The only jobs that I can think of are those that are leaders of teams and systems. So if you are the leader of the team, you are the one directing what work of the team should be done. To decide whether it is going to be a half AI workforce and half-human workforce would absolutely be needed. We would certainly need people who oversee the process, so if we are going to have robots operating on people, you are absolutely going to need a human in the loop to make sure things are great. We need people who are digital-savvy so they understand digital transformation, innovation, and intelligent systems, and they are going to have to look across the teams and people to find the best way forward and to make sure that society isn't harmed in the process.
Q4. There is a lot of debate around using AI-powered machines or chatbots to aid human relationships. (dating, geriatric care, friendship, etc.) Even though humans are emotionally and interpersonally more intelligent, why do you think this trend has emerged?
You and I are able to chat because maybe we have an extraverted sense but there are some people who do not. A lot of people don’t so do well in social settings but still crave companionship. Once, AI became the norm in terms of innovation, quite naturally people want to explore what it can do. Think of a person who might run an assisted living facility, or in a hospital that uses AI to cater to patients. I think it is natural for them to see if AI to be used for good and help those in need. Maybe when they need human touch and action when they cannot have it or to simulate these human interactions. Due to covid, we have seen this a lot.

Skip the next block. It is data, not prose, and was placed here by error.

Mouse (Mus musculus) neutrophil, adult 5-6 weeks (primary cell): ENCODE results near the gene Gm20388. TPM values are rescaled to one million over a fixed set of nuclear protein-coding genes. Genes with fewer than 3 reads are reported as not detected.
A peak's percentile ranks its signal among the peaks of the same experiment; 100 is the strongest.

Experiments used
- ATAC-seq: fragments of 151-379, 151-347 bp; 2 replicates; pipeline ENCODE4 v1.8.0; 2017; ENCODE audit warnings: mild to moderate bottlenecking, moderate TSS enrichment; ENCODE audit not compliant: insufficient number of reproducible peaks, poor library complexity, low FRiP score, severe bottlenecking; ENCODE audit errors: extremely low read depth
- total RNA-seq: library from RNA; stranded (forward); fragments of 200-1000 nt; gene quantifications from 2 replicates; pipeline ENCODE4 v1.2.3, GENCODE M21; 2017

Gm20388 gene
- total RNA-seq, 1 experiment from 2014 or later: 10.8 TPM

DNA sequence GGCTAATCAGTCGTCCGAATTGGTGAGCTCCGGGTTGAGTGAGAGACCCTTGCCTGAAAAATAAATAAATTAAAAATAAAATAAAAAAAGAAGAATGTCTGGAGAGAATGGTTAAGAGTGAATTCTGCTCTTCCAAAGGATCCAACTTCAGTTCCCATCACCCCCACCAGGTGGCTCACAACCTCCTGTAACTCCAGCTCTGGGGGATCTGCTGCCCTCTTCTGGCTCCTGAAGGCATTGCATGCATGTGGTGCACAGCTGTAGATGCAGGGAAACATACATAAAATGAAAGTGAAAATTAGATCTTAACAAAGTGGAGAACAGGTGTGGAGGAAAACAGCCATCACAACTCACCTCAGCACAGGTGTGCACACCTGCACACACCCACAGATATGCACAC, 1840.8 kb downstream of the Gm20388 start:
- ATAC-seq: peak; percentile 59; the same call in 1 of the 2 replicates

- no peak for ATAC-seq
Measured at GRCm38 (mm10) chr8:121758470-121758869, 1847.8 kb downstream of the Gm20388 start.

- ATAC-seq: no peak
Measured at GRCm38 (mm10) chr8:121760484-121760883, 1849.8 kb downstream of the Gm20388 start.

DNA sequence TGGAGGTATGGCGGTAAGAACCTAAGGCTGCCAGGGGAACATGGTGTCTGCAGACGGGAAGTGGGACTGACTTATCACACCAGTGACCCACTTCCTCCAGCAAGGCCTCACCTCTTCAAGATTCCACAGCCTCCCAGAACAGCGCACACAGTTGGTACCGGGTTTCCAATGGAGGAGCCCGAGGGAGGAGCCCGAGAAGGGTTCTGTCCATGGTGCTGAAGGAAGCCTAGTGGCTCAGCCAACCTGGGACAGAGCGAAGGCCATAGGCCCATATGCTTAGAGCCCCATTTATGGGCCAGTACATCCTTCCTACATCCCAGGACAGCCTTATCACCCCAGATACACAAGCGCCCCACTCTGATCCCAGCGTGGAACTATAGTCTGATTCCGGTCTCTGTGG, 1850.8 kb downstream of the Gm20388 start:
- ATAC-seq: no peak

During the height of the pandemic in 2020, I would have loved if there was some sort of AI-enabled responsible ethical robot to stimulate the mind and heart when we couldn't be there. I’m looking forward to amazon's Astro because I'm looking forward to a robot that speaks, plays music, or dance. I think it can be a great alternative for the assisted living facility, as long as it is ethically done. This is why I signed up to be the ethical advisor Hume.AI initiative, and we wrote ethical guidelines about how emotional AI should be developed.